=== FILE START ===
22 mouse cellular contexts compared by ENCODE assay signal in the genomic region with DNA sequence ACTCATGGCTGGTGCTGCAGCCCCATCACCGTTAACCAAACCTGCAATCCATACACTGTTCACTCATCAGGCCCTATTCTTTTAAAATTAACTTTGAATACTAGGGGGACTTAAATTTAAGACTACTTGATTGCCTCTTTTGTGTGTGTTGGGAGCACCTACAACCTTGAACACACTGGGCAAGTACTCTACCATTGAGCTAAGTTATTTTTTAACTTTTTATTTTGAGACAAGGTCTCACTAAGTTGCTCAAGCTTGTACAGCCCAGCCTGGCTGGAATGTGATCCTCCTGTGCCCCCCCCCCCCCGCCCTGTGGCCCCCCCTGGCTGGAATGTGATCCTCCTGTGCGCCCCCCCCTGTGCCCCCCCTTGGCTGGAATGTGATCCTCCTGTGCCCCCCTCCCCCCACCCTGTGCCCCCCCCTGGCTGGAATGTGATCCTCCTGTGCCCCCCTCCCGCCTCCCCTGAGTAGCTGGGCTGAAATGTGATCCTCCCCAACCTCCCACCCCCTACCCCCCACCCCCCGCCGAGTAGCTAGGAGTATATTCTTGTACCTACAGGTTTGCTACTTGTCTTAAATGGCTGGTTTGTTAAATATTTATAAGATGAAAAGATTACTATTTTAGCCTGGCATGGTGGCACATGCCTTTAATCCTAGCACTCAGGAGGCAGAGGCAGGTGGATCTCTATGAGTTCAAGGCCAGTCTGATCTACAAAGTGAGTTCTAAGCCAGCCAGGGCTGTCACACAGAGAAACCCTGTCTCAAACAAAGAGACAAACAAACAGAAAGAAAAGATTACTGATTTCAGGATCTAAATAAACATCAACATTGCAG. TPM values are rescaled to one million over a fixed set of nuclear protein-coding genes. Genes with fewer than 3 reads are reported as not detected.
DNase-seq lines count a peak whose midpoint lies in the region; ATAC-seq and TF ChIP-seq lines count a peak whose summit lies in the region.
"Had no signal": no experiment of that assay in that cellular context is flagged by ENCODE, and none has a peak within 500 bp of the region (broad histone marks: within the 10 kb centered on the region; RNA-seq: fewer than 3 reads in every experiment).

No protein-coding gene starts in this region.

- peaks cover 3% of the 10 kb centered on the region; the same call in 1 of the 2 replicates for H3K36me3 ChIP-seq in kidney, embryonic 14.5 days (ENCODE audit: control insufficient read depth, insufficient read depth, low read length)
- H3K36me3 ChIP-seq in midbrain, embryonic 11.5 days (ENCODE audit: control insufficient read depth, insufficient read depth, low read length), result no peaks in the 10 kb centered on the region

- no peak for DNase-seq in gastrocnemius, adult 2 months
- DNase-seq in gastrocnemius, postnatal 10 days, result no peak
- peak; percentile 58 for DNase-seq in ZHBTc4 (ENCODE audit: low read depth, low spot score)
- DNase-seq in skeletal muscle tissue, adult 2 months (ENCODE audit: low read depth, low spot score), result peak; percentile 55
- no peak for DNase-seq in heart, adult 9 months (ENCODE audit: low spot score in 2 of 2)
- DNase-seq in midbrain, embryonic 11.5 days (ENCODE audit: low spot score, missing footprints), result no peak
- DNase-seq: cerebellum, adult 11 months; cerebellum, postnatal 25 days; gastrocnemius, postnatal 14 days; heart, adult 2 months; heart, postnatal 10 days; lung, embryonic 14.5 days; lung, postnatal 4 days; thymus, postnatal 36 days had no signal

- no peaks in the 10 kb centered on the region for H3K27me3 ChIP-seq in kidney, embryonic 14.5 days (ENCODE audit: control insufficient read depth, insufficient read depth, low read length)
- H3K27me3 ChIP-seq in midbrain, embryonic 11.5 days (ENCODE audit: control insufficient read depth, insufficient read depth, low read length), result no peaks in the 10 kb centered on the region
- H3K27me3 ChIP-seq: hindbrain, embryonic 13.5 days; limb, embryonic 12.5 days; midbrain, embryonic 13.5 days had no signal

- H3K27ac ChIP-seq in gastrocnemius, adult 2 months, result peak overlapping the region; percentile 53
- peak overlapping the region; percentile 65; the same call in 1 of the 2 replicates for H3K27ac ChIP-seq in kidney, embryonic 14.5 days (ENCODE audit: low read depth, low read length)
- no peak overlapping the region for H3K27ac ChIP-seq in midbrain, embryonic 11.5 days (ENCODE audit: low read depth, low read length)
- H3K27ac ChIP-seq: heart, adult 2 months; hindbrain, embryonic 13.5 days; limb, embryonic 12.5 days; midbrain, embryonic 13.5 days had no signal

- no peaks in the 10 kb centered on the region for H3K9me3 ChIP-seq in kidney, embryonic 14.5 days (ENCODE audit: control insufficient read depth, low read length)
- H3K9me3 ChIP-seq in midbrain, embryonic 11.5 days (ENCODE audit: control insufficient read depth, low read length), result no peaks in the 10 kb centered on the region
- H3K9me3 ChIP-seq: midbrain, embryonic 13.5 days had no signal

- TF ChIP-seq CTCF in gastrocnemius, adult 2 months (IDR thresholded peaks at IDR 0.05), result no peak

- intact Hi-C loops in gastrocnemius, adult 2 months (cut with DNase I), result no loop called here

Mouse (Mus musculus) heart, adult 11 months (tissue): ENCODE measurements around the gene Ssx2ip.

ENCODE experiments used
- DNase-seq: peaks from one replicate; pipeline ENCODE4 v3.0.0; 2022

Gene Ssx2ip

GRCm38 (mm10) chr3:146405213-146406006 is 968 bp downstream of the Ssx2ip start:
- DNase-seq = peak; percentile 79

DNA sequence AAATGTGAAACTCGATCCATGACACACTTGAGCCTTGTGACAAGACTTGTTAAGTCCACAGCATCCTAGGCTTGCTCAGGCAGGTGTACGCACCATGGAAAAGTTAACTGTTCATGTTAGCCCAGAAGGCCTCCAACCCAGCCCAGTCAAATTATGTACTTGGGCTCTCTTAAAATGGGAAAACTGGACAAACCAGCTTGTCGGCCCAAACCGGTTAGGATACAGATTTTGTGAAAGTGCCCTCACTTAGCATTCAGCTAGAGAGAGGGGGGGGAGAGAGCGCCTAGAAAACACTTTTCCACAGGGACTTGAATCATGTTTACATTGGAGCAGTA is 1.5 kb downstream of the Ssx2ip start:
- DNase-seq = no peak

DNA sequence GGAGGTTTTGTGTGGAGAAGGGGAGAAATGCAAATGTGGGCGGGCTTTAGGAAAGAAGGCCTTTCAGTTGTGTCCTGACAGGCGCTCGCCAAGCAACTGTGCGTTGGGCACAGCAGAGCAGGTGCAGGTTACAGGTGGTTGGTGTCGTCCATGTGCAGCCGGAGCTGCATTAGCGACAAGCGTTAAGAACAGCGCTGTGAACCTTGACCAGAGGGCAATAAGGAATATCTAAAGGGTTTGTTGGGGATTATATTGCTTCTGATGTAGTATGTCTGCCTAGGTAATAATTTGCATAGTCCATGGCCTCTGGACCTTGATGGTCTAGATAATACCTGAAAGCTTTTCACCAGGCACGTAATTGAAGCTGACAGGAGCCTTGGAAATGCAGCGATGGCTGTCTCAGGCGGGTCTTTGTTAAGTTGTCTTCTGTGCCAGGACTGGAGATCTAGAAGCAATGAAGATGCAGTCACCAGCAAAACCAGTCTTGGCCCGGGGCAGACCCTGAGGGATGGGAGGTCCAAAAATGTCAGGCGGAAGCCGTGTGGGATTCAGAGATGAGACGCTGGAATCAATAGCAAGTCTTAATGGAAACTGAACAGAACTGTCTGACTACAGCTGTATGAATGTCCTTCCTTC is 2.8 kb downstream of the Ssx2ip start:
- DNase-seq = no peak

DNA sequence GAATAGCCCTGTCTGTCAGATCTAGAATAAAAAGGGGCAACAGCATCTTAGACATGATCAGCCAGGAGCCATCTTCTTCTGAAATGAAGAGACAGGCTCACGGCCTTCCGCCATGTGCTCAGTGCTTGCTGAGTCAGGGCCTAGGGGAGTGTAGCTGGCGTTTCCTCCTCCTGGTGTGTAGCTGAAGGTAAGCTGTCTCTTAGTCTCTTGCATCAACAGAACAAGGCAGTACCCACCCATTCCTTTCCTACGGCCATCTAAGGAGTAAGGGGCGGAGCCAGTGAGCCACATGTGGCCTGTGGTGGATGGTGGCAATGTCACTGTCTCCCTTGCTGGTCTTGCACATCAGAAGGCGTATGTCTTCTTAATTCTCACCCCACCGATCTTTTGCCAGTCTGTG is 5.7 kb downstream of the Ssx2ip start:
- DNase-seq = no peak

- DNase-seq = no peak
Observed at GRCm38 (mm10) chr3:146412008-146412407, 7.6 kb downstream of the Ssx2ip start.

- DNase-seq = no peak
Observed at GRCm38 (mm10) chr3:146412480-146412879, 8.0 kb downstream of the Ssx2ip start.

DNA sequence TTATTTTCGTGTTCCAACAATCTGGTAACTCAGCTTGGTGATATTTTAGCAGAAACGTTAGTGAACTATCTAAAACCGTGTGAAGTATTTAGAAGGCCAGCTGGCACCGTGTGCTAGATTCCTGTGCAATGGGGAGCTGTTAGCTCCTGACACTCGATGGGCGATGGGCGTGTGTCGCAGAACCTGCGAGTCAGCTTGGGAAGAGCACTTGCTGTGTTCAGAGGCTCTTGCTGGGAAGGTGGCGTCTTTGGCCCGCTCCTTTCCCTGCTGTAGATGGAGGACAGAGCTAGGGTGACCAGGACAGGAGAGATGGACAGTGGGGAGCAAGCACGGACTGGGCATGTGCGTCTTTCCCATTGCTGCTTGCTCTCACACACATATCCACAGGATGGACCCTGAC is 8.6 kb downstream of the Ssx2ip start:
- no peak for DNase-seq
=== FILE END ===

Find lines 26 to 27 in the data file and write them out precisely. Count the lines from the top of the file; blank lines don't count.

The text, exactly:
Mouse (Mus musculus) heart, adult 11 months (tissue): ENCODE measurements around the gene Ssx2ip.

ENCODE experiments used